I’m not surprised that Peter Egan retired, even though he’s now a little closer to the new R&T offices in Ann Arbor, MI. Combining R&T and C&D in Michigan is like combining Peter Egan and Brock Yates, if that were still possible, which it’s not. The net and automotive blogs are the new sources for news and road tests, but the fine automotive magazines that we looked forward to each month really are gone, it’s just the current owners don’t have the good sense to turn the lights off, yet.

  • avatar

    I, too, once sought Egan’s advice as regards writing.

    I also received a personally-typed response! I do still have the letter hiding somewhere in a big box of otherwise-embarrassing correspondence.

    Thanks, Pete. I hope we’ll hear from you frequently in your retirement…

  • avatar

    Holy cow! You mention K-Town and Calvin and Hobbes in the same article! My hero! Despite your misgivings of service in the AF, thank you nonetheless! My parents moved to K-Town in 1991, just a few years after my dad had retired from 26 years of active duty. In the twenty+ years that they remained there, I travelled many a kilometer around the KMC area during my college years and well after that.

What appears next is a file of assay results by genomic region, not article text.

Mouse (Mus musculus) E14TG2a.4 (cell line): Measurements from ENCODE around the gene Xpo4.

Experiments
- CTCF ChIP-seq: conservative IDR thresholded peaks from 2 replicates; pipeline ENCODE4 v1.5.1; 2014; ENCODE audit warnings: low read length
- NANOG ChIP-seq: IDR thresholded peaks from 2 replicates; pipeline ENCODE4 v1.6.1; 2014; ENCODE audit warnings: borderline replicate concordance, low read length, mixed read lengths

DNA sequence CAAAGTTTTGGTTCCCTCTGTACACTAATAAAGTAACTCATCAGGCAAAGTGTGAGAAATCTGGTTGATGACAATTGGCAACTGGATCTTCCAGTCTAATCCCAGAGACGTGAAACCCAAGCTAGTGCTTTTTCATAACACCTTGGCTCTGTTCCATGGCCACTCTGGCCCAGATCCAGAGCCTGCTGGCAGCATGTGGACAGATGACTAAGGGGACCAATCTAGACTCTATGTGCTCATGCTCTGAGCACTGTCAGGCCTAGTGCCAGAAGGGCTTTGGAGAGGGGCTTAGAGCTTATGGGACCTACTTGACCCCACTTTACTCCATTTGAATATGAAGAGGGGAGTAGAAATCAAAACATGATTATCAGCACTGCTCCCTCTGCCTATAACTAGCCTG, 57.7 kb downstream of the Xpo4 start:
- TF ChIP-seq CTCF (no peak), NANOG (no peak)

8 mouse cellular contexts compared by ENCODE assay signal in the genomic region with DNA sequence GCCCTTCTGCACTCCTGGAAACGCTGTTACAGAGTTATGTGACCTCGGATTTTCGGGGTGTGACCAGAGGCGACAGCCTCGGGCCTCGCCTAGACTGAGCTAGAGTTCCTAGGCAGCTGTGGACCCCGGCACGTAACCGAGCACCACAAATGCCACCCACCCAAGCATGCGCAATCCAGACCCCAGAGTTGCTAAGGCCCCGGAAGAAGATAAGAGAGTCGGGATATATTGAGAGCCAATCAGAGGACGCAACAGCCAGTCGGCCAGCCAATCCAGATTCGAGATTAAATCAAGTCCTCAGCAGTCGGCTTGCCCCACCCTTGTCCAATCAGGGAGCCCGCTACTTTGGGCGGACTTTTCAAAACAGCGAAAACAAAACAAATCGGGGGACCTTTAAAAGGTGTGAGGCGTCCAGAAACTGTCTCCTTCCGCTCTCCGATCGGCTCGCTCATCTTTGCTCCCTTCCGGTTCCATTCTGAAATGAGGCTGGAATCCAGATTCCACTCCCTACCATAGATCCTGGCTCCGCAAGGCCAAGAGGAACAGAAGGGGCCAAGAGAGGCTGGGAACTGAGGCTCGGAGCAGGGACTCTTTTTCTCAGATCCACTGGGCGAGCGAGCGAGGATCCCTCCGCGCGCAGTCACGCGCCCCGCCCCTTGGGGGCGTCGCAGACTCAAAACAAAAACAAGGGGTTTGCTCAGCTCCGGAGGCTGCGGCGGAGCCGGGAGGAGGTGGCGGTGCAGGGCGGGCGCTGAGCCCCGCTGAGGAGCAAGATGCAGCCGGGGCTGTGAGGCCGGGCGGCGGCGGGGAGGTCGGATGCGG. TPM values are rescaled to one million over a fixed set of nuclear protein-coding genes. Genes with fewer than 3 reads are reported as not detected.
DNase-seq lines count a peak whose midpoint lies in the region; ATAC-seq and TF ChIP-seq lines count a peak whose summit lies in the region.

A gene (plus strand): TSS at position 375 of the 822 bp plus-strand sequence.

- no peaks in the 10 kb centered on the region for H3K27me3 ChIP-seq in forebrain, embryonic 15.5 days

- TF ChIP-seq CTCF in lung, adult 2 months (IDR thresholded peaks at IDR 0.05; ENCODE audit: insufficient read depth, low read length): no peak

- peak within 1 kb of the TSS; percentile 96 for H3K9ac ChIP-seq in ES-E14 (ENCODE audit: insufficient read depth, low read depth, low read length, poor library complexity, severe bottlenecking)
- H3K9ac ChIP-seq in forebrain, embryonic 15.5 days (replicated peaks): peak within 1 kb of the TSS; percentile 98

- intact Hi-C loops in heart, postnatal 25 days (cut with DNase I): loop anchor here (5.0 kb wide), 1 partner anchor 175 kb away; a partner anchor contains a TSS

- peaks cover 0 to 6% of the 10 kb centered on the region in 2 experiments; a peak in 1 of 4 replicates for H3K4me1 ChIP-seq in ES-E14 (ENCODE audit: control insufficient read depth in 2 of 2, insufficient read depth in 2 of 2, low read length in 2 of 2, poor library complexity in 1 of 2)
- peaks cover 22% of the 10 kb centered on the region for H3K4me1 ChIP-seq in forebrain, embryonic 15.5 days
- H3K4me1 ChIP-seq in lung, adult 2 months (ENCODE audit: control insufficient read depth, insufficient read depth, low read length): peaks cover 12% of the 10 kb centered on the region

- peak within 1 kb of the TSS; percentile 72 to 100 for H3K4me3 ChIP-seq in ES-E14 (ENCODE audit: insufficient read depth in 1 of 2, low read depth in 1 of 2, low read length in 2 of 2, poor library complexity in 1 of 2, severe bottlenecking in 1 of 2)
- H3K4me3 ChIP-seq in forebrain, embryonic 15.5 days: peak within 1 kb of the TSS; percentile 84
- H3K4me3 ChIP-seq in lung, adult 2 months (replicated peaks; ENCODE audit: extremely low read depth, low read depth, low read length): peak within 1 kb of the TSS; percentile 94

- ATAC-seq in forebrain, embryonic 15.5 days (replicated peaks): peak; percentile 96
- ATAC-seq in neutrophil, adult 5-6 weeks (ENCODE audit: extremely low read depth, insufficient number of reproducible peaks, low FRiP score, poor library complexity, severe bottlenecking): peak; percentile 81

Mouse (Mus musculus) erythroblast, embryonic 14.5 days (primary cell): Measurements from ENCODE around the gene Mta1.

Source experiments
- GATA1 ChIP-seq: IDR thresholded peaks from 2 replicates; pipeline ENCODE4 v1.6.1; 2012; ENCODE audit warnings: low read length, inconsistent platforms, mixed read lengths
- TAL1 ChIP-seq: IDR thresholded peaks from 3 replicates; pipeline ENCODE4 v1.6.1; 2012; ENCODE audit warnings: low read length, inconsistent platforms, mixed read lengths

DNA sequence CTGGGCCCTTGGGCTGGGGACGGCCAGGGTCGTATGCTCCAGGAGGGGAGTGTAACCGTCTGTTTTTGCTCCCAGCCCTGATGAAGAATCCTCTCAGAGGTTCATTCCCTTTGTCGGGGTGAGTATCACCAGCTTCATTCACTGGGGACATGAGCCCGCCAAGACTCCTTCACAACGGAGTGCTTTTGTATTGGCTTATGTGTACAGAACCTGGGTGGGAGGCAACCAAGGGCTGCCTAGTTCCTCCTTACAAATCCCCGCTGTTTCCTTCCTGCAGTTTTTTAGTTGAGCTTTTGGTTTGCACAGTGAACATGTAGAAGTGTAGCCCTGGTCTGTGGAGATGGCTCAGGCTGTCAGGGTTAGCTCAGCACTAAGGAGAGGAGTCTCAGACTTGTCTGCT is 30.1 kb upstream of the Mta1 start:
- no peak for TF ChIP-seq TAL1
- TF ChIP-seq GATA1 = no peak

As for Calvin and Hobbes…I still am saddened that Watterson put up his pencils so long ago. That man had true vision.
    Great article…the closest I ever got to being published in an auto rag was my painful story of a two-day oil change on my 1974 BMW 2002 that I submitted to the Roundel…:)

Read all comments

Back to TopLeave a Reply

You must be logged in to post a comment.

Recent Comments

  • 28-Cars-Later: Ignorance must be bliss.
  • slavuta: “why should we support Putin?” Why do you feel that you support Putin? We’re free country...
  • slavuta: I think, a lot would be different. sure. Presidents must stop listening to the press.
  • slavuta: “most Americans are not that anxious to be part of a dictatorship” I came to America to be a...
  • slavuta: Jeff, I know only enough to imagine what is going on. But let me throw this at you from Q: Why...

New Car Research

Get a Free Dealer Quote

Who We Are

  • Adam Tonge
  • Bozi Tatarevic
  • Corey Lewis
  • Jo Borras
  • Mark Baruth
  • Ronnie Schreiber